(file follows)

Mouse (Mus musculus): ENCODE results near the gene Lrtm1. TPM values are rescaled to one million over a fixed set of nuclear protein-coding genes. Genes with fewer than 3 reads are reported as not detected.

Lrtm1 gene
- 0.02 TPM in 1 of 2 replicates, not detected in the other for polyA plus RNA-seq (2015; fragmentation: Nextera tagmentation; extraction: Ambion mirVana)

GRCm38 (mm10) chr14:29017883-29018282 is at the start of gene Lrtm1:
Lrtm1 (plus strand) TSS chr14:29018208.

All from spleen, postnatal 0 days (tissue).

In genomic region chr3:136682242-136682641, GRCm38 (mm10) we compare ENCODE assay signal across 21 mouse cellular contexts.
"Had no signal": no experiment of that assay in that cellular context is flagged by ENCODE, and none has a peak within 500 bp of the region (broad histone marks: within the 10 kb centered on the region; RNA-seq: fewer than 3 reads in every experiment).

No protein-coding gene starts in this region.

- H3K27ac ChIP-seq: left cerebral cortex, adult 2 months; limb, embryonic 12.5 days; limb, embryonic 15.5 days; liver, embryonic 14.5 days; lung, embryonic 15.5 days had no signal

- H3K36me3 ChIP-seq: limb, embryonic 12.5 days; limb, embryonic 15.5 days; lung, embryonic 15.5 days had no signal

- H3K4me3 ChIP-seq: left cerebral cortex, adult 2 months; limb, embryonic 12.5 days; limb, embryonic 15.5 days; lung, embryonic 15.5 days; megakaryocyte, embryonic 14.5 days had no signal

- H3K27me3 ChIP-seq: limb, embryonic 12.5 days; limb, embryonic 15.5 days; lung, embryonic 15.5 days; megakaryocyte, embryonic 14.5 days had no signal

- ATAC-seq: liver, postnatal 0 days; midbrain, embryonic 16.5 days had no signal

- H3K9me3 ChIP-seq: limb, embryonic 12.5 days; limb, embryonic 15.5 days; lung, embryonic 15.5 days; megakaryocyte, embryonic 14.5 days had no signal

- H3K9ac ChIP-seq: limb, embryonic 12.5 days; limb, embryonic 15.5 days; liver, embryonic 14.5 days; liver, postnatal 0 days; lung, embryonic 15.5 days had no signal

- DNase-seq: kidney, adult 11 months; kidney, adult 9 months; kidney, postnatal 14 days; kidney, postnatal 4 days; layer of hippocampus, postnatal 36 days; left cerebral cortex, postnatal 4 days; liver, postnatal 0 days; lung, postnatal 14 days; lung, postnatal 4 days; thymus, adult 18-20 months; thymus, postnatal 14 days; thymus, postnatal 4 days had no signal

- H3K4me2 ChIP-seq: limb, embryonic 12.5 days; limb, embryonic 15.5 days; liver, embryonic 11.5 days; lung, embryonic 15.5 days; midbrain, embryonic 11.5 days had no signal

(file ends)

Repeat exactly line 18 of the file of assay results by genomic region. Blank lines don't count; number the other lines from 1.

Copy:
- H3K4me2 ChIP-seq: limb, embryonic 12.5 days; limb, embryonic 15.5 days; liver, embryonic 11.5 days; lung, embryonic 15.5 days; midbrain, embryonic 11.5 days had no signal